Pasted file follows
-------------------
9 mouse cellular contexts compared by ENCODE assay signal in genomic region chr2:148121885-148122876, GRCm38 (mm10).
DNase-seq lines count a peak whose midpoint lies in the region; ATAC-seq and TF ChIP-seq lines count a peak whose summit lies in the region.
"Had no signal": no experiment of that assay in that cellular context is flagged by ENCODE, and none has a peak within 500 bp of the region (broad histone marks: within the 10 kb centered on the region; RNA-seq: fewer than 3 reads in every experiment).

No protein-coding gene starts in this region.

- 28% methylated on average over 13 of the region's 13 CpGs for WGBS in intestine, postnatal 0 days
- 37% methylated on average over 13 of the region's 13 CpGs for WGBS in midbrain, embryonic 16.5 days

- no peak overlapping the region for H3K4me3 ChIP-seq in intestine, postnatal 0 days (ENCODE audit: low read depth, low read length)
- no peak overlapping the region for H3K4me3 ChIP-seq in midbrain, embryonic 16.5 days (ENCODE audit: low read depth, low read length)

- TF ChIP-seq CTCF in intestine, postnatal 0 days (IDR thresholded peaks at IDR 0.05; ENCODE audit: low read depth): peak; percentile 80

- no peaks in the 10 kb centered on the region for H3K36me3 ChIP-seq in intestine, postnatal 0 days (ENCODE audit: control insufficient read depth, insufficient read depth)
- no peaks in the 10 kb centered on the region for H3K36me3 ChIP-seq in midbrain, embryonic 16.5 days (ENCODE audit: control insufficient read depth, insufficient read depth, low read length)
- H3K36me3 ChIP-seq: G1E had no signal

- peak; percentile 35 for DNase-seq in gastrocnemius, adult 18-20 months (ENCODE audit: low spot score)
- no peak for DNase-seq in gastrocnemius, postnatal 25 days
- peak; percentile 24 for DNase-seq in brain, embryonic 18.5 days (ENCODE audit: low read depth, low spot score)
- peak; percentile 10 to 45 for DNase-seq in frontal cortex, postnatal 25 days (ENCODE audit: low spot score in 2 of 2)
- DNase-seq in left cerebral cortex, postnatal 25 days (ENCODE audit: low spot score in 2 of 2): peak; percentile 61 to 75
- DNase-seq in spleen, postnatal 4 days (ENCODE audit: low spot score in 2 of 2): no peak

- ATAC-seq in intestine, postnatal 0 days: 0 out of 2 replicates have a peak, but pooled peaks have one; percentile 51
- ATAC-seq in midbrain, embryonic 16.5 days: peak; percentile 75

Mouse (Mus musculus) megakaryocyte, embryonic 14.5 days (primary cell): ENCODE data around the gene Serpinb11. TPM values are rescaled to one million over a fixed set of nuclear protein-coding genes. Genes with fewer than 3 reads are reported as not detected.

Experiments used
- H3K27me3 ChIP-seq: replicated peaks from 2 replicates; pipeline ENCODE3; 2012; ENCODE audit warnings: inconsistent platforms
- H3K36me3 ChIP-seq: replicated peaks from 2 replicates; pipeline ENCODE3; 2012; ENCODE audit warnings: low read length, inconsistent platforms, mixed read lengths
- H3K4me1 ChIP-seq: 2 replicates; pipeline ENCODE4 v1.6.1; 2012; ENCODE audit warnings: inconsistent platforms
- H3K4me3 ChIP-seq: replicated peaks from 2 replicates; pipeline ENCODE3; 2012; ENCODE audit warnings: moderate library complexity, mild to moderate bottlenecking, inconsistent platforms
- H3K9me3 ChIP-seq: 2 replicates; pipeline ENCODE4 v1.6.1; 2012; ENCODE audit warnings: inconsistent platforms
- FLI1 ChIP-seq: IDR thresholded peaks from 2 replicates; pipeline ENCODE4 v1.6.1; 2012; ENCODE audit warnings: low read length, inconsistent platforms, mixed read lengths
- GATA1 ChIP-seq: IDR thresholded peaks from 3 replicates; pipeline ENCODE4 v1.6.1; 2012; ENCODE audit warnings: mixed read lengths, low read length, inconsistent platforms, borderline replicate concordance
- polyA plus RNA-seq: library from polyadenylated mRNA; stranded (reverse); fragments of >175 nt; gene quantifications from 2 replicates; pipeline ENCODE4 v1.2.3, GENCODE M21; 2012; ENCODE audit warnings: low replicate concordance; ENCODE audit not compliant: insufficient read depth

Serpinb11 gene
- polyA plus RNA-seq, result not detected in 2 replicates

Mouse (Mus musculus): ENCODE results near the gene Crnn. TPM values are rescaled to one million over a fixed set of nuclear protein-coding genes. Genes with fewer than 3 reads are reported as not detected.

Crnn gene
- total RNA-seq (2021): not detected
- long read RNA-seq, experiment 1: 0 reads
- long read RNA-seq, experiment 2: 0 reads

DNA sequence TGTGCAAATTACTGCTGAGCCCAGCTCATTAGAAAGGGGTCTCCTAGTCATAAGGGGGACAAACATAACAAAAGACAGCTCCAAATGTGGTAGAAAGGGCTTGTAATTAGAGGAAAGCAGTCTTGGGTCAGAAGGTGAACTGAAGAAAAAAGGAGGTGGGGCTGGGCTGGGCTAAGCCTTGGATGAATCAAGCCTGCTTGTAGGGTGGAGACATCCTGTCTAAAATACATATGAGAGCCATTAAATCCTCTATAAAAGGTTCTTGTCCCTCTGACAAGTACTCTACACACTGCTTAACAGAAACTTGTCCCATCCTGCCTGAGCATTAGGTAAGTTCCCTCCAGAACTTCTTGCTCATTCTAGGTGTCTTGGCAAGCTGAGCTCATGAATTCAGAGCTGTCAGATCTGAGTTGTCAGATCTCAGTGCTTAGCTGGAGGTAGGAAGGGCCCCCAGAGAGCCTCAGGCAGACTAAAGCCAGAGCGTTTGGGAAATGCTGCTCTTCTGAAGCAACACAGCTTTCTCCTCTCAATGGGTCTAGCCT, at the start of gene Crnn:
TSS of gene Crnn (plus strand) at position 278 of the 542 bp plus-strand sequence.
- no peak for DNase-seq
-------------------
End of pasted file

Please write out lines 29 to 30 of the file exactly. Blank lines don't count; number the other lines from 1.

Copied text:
- GATA1 ChIP-seq: IDR thresholded peaks from 3 replicates; pipeline ENCODE4 v1.6.1; 2012; ENCODE audit warnings: mixed read lengths, low read length, inconsistent platforms, borderline replicate concordance
- polyA plus RNA-seq: library from polyadenylated mRNA; stranded (reverse); fragments of >175 nt; gene quantifications from 2 replicates; pipeline ENCODE4 v1.2.3, GENCODE M21; 2012; ENCODE audit warnings: low replicate concordance; ENCODE audit not compliant: insufficient read depth